Daily News Record: Goodlatte Tackles Drug Prices
Congressional Hearings Begin Today Into ‘Pharmaceutical Price Gouging’
By Rachel Cisto
BROADWAY — Nelson Showalter has owned the Broadway Drug Mart since 1987, when he purchased the business from his father.
Over nearly 30 years, Showalter has built up a loyal customer base, but as he explained to U.S. Rep. Bob Goodlatte, R-Roanoke, on Monday, the cost of some prescription drugs might make that base harder to maintain. Goodlatte visited the Broadway pharmacy one day before the House Judiciary Committee begins a series of hearings on competition in health care.
Goodlatte, chairman of the committee, called the hearings in response to recent incidents of “pharmaceutical price gouging.”
One such incident occurred earlier this year, when Turing Pharmaceuticals AG raised the price of Daraprim, a medication used to treat AIDS and cancer patients, from $13.50 a pill to over $700 a pill overnight.
Showalter said a drug his store purchased in September cost 400 percent more than it had in January.
Goodlatte said sudden price increases aren’t fair to smaller chains and promised to look into the manufacturing companies.
“I’d like to write to these companies and ask why it’s necessary for the price of a drug to go up 400 percent in nine months,” he said.
Showalter said, like Daraprim, the rising costs of some prescriptions are making it too expensive for his pharmacy to dispense them. He relayed a story of a patient who came in with a prescription for diabetes medication as an example.
“We entered it into the system to see the cost, which the insurance companies set,” he said. “If we filled that prescription, we’d take a $118 loss.”
In another case, Showalter said, an insurance company representative told him he would have to “tell the patient we couldn’t get that medication, or fill the prescription at a loss because we have a contract,” he said. “Our hands are tied.”
John Bell, from WilliamsonHughesPharmacy in Harrisonburg, said that while larger chains such as CVS or Walgreens purchase drugs in much larger quantities, even some of them are losing money on some prescriptions.
“They might be purchasing at a little better rate, but not to the tune of $118,” he said.
Massachusetts-based Mc-Kesson Corp. manages the HealthMart Pharmacy Network, which both Broadway Drug Mart and WilliamsonHughes are part of.
Joseph Ganley, vice president of federal government affairs for McKesson, said the HealthMart model allows for “the advantages of a chain pharmacy while retaining independent owners.”
However, Ganley said, no matter the size of the chain, the manufacturers’ fluctuations in cost end up hurting the pharmacy.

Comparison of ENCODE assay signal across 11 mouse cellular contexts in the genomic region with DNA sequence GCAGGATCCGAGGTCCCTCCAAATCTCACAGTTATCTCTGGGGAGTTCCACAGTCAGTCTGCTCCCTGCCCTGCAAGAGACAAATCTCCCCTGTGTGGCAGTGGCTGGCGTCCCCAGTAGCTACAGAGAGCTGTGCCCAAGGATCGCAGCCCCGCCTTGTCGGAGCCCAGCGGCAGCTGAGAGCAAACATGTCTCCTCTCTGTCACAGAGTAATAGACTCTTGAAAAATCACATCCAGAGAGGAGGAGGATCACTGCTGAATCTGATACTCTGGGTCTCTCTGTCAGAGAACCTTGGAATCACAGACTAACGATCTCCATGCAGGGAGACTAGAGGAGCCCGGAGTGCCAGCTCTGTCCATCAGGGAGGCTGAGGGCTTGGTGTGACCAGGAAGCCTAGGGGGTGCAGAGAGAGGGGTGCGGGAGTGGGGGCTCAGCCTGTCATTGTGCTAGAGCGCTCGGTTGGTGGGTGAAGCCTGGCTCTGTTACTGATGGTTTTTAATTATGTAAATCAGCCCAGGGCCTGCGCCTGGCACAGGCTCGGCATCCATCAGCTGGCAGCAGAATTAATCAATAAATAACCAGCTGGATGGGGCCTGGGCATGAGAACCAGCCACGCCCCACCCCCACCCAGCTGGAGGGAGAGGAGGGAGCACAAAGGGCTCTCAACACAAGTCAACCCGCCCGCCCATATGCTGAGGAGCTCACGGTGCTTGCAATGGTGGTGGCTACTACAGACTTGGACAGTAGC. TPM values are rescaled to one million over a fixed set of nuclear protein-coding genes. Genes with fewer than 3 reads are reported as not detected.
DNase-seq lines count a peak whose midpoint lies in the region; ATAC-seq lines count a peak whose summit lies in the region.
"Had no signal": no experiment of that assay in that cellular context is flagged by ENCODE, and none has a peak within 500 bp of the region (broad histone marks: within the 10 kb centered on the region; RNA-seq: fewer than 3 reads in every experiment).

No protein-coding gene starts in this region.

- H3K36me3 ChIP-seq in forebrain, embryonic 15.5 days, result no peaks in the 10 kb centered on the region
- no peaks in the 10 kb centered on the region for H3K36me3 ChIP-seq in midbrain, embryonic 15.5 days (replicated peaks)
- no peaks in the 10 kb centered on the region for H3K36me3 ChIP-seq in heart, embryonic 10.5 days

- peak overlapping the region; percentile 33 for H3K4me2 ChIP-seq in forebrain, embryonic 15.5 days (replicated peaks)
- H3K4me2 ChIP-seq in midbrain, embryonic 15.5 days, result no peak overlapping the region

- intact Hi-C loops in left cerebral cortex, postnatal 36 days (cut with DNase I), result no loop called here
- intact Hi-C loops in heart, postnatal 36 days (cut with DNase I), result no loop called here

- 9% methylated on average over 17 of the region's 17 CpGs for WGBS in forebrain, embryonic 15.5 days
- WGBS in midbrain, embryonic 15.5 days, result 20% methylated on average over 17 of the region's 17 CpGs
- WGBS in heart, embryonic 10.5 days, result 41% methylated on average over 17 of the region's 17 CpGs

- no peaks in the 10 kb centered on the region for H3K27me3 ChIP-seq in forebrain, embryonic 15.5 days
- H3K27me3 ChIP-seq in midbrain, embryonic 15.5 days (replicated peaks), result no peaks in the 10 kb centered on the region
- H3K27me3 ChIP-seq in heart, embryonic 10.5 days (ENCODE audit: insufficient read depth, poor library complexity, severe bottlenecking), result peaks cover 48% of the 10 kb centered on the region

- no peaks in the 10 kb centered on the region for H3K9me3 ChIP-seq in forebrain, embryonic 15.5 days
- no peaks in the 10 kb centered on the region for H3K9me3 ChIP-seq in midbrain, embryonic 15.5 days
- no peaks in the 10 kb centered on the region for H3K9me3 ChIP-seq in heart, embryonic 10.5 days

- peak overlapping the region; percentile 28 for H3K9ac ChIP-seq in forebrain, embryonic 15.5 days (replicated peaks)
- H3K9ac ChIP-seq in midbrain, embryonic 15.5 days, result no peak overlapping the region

“Realistically, there’s no pushback from the insurance companies,” he said. “The companies put downward pressure on the pharmacies instead.”
In addition to rising prices from manufacturers, Showalter said some health insurance companies offer incentives to patients for using pharmacies the companies own, eliminating most competition and hurting smaller, independently owned pharmacies like his.
He cited the relationship between Humana insurance and Walmart pharmacies as an example.
“We’re not ‘locked-out’ of providing for [Humana customers], but there’s a zero dollar co-pay at Walmart and a $7 co-pay here,” he said. “We’ve had customers say, ‘I want to fill my prescriptions here, but it’s a cost thing.’”
Both Showalter and Bell urged Goodlatte to support House Bill 244, known as the MAC Transparency Act, which would prevent insurance companies from requiring patients use a specific pharmacy or providing special incentives for using a pharmacy the company owns.
“This is a very important bill for the survival of independent pharmacies,” Showalter said.
However, John Castellani, the president and CEO of Pharmaceutical Research and Manufacturers of America, wrote last month that price controls on prescription drugs would “erode the U.S. leadership in biomedical innovation, spur loss of high-tech STEM jobs and undermine U.S. competitiveness.”
Castellani’s statement also said the proposals to change regulations in the industry would “halt medical innovation” and encourage suppliers to import drugs from other countries and put patients at risk.
Goodlatte said he would take the stories he’d heard from Bell and Showalter and use them as examples in the hearings.
“Hopefully, we can shine a spotlight on this problem,” he said, “and see if we can do some good.”